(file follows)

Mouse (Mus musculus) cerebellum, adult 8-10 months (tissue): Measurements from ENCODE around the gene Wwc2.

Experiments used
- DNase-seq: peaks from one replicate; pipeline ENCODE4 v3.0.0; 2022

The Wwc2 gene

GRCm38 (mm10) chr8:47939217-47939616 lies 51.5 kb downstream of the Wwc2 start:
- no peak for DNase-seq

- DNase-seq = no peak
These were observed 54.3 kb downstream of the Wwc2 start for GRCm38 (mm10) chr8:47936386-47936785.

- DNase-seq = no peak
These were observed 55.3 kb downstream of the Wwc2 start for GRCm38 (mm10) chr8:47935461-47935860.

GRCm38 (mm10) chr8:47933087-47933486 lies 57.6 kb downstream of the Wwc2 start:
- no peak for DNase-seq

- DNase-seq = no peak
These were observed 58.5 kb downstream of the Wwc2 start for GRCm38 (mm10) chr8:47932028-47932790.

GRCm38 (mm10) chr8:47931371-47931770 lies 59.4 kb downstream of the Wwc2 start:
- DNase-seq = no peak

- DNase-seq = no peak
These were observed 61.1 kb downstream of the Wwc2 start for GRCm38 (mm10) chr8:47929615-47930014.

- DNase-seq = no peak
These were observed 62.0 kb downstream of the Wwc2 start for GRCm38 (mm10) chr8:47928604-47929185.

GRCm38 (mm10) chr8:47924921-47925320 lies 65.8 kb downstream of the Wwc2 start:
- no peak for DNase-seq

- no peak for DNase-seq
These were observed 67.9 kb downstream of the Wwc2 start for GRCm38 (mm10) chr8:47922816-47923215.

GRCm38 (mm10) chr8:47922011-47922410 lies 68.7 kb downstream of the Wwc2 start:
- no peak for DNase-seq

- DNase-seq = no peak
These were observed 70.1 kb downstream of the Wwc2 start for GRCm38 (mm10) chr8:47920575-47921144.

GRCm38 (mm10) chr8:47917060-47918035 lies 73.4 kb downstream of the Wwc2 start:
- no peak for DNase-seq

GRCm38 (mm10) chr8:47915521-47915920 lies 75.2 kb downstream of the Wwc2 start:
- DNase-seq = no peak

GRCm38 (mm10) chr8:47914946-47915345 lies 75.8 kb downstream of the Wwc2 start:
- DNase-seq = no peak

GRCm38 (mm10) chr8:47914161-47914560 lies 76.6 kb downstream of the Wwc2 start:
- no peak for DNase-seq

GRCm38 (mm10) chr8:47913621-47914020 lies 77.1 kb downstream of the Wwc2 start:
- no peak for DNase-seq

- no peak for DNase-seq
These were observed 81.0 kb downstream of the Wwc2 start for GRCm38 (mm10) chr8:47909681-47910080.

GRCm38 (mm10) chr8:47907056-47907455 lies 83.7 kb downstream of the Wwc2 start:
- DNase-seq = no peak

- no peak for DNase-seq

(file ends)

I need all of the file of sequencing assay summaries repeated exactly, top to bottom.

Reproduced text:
Mouse (Mus musculus) cerebellum, adult 8-10 months (tissue): Measurements from ENCODE around the gene Wwc2.

Experiments used
- DNase-seq: peaks from one replicate; pipeline ENCODE4 v3.0.0; 2022

The Wwc2 gene

GRCm38 (mm10) chr8:47939217-47939616 lies 51.5 kb downstream of the Wwc2 start:
- no peak for DNase-seq

- DNase-seq = no peak
These were observed 54.3 kb downstream of the Wwc2 start for GRCm38 (mm10) chr8:47936386-47936785.

- DNase-seq = no peak
These were observed 55.3 kb downstream of the Wwc2 start for GRCm38 (mm10) chr8:47935461-47935860.

GRCm38 (mm10) chr8:47933087-47933486 lies 57.6 kb downstream of the Wwc2 start:
- no peak for DNase-seq

- DNase-seq = no peak
These were observed 58.5 kb downstream of the Wwc2 start for GRCm38 (mm10) chr8:47932028-47932790.

GRCm38 (mm10) chr8:47931371-47931770 lies 59.4 kb downstream of the Wwc2 start:
- DNase-seq = no peak

- DNase-seq = no peak
These were observed 61.1 kb downstream of the Wwc2 start for GRCm38 (mm10) chr8:47929615-47930014.

- DNase-seq = no peak
These were observed 62.0 kb downstream of the Wwc2 start for GRCm38 (mm10) chr8:47928604-47929185.

GRCm38 (mm10) chr8:47924921-47925320 lies 65.8 kb downstream of the Wwc2 start:
- no peak for DNase-seq

- no peak for DNase-seq
These were observed 67.9 kb downstream of the Wwc2 start for GRCm38 (mm10) chr8:47922816-47923215.

GRCm38 (mm10) chr8:47922011-47922410 lies 68.7 kb downstream of the Wwc2 start:
- no peak for DNase-seq

- DNase-seq = no peak
These were observed 70.1 kb downstream of the Wwc2 start for GRCm38 (mm10) chr8:47920575-47921144.

GRCm38 (mm10) chr8:47917060-47918035 lies 73.4 kb downstream of the Wwc2 start:
- no peak for DNase-seq

GRCm38 (mm10) chr8:47915521-47915920 lies 75.2 kb downstream of the Wwc2 start:
- DNase-seq = no peak

GRCm38 (mm10) chr8:47914946-47915345 lies 75.8 kb downstream of the Wwc2 start:
- DNase-seq = no peak

GRCm38 (mm10) chr8:47914161-47914560 lies 76.6 kb downstream of the Wwc2 start:
- no peak for DNase-seq

GRCm38 (mm10) chr8:47913621-47914020 lies 77.1 kb downstream of the Wwc2 start:
- no peak for DNase-seq

- no peak for DNase-seq
These were observed 81.0 kb downstream of the Wwc2 start for GRCm38 (mm10) chr8:47909681-47910080.

GRCm38 (mm10) chr8:47907056-47907455 lies 83.7 kb downstream of the Wwc2 start:
- DNase-seq = no peak

- no peak for DNase-seq